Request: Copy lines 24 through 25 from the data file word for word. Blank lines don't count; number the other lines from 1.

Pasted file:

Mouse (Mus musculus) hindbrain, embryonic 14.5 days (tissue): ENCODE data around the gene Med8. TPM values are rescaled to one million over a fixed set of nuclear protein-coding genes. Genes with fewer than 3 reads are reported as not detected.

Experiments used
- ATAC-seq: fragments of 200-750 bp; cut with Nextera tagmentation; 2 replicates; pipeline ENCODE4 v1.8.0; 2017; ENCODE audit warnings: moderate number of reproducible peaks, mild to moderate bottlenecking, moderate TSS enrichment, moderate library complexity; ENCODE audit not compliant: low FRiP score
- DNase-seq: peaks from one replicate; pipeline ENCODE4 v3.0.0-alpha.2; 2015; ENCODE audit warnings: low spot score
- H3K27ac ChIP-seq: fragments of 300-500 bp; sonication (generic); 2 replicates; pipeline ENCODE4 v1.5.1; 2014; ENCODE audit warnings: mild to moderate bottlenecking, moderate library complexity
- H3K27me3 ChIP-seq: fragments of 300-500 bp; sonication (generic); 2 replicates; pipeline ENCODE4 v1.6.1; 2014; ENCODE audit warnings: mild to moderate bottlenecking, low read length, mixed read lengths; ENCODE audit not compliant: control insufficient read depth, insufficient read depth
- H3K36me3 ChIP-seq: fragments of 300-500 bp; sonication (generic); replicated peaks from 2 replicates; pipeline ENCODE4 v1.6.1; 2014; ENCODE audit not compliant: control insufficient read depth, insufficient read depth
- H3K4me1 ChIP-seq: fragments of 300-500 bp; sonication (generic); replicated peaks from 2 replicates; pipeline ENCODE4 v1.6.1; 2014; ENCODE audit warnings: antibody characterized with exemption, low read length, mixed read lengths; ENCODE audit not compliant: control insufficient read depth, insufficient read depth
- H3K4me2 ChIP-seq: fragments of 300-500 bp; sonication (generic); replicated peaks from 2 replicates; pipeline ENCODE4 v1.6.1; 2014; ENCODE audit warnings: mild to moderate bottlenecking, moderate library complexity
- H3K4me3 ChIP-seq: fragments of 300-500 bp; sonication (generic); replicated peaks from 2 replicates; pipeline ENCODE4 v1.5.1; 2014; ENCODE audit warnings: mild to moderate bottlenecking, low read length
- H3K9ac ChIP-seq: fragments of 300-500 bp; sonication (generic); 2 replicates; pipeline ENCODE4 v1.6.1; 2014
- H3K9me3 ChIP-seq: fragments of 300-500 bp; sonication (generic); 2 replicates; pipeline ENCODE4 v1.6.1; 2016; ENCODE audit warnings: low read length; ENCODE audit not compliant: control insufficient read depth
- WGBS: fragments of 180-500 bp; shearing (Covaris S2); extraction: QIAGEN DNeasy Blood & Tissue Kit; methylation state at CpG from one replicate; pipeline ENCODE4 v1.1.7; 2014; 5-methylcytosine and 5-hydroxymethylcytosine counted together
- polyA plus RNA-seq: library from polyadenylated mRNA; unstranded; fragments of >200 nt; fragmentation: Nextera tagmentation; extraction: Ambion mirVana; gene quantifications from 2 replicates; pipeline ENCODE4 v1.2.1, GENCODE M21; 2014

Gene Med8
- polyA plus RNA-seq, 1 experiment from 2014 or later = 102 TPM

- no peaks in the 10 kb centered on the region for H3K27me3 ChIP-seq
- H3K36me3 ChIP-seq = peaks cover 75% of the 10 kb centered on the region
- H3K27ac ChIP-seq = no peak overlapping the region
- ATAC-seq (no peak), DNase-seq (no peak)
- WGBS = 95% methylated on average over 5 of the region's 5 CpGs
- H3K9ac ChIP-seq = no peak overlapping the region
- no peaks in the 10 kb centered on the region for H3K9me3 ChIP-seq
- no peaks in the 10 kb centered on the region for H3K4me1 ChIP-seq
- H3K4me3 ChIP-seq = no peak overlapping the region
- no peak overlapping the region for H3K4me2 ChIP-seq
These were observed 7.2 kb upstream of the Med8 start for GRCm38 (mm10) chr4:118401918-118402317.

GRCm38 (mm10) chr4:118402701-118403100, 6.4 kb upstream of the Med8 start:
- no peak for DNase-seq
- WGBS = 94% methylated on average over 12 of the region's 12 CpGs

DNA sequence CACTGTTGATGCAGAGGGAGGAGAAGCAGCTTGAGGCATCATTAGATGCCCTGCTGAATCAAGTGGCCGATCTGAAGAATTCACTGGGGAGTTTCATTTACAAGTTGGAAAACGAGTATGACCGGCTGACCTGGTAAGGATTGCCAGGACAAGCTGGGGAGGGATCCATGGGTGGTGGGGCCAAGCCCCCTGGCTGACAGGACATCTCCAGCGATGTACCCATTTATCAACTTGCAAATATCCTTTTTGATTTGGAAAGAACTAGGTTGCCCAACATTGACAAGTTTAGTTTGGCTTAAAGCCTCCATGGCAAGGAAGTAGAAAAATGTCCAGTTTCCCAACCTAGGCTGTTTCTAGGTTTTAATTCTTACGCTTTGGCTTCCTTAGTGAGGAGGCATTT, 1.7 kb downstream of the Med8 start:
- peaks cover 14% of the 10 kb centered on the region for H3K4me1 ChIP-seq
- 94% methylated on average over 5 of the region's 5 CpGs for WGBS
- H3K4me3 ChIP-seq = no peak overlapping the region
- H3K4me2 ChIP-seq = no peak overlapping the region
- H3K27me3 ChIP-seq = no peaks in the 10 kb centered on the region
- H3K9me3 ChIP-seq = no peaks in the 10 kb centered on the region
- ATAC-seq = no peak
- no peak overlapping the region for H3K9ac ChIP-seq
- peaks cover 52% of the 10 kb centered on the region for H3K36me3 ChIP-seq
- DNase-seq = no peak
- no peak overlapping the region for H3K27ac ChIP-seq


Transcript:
- no peaks in the 10 kb centered on the region for H3K4me1 ChIP-seq
- H3K4me3 ChIP-seq = no peak overlapping the region